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From The Socialist newspaper, 7 June 2007

Rostock, Germany

80,000 demonstrate against the G8 summit

G8 demonstration in Rostock, Germany, photo SAV

G8 demonstration in Rostock, Germany, photo by SAV. SAV is the Socialist Party's sister section of the section of the Committee for a Workers' International in Germany.

For people watching the television news, the coverage of the anti-G8 protests has been dominated by reports of violent clashes between police and some protesters. It is no surprise that the media chooses to report on this rather than on the huge numbers of peaceful protesters, their message of opposition to the G8 and their wish to see an end to war and poverty.

Sarah Sachs-Eldridge in Rostock, Germany

The lion's share of the violence in today's world is committed at the hands of those very G8 leaders. Over 655,000 civilian deaths in Iraq, 70 wars in the last two decades or so, and over $1,000 million spent on arms in 2005 alone by governments around the globe, mainly by the governments in the G8.

During the G8 clashes on 2 June, over five hundred protesters were injured, 165 arrested and there were over 400 injuries to police. However, demonstration organisers estimated that there were over 80,000 anti-G8 protesters in total and that the clashes, involving a minority, were not a major feature until after the end of the march.

Given the escalation in police repression against anti-G8 demonstrators over the last few weeks, columns of police marching down the sides of the demonstration and the whirr of police helicopters hovering above were not unexpected. However the extent of the police aggression was much greater than predicted.

Police intimidation

G8 demonstration in Rostock, Germany, photo SAV

G8 demonstration in Rostock, Germany, photo SAV

Dozens of water cannon and police vans sped through the streets and the sound of sirens was constant. At a protest in Hamburg last week police used pepper spray on those protesting outside a meeting of international finance ministers.

In the weeks preceding the 2 June demonstration there were raids on the offices and homes of left-wing activists across Germany in an attempt to limit the expression of anger against the G8 leaders and to discredit anti-G8 protesters as 'extremists'.

This appears to have backfired somewhat as following these attacks there was a sharp increase in ticket sales for transport to Rostock.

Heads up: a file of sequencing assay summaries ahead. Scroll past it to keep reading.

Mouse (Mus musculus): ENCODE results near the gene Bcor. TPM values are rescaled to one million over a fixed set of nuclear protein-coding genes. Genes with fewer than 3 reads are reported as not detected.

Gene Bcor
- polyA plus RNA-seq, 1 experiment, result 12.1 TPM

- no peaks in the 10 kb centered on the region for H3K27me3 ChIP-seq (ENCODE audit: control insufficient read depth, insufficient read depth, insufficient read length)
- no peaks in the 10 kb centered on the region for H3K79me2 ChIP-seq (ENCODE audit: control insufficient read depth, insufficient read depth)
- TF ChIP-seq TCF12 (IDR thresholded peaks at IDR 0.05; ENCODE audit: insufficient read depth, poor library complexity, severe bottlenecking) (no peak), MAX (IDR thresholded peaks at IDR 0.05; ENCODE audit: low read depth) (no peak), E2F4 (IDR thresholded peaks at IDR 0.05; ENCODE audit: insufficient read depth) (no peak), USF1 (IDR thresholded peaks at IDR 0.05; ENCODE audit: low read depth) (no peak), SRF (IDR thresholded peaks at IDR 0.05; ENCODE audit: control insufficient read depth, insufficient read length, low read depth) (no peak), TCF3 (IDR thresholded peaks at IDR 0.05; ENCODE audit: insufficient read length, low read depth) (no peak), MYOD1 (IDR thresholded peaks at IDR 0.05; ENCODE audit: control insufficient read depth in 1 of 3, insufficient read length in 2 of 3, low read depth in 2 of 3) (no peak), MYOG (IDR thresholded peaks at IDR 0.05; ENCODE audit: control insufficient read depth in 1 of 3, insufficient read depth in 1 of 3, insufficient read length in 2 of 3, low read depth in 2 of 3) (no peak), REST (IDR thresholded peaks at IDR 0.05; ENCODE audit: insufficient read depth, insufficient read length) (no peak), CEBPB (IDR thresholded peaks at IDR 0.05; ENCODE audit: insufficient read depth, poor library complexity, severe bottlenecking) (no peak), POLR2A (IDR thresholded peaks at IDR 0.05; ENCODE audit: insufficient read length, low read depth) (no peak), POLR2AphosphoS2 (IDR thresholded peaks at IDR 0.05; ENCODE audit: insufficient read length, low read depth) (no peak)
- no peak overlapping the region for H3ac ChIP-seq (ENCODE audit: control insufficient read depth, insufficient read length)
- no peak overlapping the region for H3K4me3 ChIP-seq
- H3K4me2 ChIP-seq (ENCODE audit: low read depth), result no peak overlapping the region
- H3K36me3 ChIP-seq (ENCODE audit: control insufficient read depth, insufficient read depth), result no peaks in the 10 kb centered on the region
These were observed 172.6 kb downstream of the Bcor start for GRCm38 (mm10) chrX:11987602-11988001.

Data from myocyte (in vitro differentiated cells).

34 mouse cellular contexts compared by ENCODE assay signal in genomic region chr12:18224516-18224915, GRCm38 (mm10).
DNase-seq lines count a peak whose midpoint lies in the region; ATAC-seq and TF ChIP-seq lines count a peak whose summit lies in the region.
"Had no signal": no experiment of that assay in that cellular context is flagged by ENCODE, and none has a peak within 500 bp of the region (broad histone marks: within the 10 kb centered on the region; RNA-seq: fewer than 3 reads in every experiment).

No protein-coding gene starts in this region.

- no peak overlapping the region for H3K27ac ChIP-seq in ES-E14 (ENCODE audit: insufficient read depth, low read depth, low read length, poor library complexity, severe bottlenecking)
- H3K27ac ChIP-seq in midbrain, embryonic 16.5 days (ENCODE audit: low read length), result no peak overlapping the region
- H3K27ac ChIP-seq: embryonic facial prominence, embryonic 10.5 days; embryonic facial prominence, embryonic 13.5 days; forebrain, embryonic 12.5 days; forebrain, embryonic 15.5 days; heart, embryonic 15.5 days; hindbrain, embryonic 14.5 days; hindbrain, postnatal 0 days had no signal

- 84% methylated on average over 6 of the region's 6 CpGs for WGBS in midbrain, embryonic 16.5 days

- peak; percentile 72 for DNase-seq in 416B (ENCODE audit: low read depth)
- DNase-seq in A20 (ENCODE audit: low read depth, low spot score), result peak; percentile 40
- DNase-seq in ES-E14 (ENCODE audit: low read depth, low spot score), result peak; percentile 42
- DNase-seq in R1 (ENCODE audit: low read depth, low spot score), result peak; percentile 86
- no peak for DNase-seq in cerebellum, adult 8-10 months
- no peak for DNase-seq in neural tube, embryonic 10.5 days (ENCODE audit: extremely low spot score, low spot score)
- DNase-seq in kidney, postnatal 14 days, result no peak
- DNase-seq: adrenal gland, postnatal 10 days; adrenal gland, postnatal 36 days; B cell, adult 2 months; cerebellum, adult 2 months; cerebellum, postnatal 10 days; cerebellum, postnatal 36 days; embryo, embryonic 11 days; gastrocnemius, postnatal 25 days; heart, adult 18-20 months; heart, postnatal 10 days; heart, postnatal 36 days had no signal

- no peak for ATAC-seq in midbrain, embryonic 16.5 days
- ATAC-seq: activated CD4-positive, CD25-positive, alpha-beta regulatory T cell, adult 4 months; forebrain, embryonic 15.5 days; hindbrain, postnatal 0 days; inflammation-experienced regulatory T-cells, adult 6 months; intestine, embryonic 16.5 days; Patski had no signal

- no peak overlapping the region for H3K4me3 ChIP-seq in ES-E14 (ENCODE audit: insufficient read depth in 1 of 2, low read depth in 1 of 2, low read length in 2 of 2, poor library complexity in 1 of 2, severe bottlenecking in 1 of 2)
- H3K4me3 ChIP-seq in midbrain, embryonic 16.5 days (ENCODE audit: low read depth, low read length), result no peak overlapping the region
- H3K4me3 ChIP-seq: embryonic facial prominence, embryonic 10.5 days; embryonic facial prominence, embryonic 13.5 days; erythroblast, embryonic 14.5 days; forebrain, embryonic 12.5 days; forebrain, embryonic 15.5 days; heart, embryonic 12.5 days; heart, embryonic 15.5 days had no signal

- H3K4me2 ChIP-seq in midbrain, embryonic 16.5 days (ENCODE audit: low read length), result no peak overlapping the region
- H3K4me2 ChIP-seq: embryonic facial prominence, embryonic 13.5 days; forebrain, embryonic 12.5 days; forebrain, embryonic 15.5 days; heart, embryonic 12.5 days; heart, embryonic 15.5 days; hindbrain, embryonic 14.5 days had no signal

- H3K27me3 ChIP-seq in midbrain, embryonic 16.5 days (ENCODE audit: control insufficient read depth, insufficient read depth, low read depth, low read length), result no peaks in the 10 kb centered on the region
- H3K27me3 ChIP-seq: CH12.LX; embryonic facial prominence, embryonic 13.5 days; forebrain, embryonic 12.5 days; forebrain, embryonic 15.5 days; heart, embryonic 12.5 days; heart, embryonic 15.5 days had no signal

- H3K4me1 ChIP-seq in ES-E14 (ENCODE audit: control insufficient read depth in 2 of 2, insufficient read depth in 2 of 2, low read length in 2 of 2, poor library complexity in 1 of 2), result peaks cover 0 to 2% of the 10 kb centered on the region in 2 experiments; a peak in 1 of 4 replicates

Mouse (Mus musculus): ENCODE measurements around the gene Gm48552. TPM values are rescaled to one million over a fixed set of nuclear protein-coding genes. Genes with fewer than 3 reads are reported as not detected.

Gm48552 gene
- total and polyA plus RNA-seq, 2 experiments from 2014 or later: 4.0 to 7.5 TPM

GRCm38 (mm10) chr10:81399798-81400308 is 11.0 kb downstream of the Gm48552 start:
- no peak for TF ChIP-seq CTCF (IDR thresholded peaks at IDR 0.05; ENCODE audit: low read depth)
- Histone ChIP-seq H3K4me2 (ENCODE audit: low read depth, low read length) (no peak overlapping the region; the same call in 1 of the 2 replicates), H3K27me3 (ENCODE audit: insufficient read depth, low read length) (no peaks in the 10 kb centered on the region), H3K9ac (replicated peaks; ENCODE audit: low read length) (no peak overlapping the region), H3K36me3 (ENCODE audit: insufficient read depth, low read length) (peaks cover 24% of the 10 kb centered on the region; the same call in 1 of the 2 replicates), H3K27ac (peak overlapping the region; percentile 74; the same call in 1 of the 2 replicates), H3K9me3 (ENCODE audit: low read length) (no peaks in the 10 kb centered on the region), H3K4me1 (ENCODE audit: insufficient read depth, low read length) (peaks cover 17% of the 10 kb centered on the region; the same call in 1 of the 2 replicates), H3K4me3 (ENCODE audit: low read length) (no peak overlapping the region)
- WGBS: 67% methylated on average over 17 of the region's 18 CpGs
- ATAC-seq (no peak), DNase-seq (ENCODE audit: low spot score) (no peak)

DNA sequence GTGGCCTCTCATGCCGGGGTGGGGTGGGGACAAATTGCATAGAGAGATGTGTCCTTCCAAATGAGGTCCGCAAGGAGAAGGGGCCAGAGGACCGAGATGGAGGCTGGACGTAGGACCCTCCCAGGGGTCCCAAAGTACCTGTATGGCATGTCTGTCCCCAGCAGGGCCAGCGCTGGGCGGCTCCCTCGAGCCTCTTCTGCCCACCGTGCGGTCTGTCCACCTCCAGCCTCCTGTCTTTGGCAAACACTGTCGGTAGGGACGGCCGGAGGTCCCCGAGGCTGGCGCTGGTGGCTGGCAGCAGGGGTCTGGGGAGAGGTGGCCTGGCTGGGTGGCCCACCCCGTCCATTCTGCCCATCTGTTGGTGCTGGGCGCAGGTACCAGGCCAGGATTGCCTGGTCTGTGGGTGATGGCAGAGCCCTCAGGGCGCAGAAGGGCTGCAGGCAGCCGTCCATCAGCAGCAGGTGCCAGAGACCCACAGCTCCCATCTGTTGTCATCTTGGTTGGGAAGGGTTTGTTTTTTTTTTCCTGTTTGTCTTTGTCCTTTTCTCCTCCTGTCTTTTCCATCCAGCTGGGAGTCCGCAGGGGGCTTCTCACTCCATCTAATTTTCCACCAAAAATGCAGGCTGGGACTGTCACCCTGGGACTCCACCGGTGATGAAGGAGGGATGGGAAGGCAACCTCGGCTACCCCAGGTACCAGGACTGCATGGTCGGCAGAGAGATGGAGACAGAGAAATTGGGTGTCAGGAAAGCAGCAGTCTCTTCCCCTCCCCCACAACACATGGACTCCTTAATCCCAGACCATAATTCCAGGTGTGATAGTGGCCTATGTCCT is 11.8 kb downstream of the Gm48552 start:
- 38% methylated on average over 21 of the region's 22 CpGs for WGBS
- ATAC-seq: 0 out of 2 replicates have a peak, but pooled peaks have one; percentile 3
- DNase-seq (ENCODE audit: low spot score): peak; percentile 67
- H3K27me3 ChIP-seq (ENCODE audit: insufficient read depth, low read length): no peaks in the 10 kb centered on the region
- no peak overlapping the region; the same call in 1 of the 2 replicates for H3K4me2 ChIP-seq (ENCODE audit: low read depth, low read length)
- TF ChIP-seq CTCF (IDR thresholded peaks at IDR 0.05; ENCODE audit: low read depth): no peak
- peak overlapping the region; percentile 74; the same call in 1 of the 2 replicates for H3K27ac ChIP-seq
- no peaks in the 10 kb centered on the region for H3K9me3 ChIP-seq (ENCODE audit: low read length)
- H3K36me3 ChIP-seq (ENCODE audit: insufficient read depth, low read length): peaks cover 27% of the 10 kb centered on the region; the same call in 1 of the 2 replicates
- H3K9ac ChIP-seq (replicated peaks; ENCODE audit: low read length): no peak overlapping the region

Some of the official demonstration organisers (ATTAC, charities, NGOs etc) say that the police are blameless for the violence. There have been reports of groups of people blocking a fire truck and throwing stones at the banks and the police.

If true, these tactics carried out by small groups are incapable of stopping the summit, let alone abolishing capitalism. In fact they can be used by the police and the state as an excuse to increase repression and to prevent the real message of the need for an alternative to capitalism from being communicated.

G8 demonstration in Rostock, Germany, photo SAV

G8 demonstration in Rostock, Germany, photo SAV

These tactics can drive a wedge between the protesters and the wider working class who can otherwise be won to the demands of the demonstration for an end to poverty, privatisation and war and also to the need for an alternative to capitalism.

Therefore, violent actions by small groups should be condemned, but it is necessary to also say that the actions of the police and the state against those who oppose the G8 leaders and their policies are the basis for such clashes. An estimated thirteen thousand police had been mobilised from across Germany. An enormous wall costing e12.5 million has been built to 'protect' the summit.

Shops and other businesses in Rostock were urged to remain shuttered against the risk of damage from the protesters. Such measures have been taken to discredit and intimidate those who wish to demonstrate their anger.

Recent mass demonstrations against G8 summits and against the wars and occupations of Iraq and Afghanistan have been almost entirely peaceful. Across the world mass anger exists against the G8 and all they represent.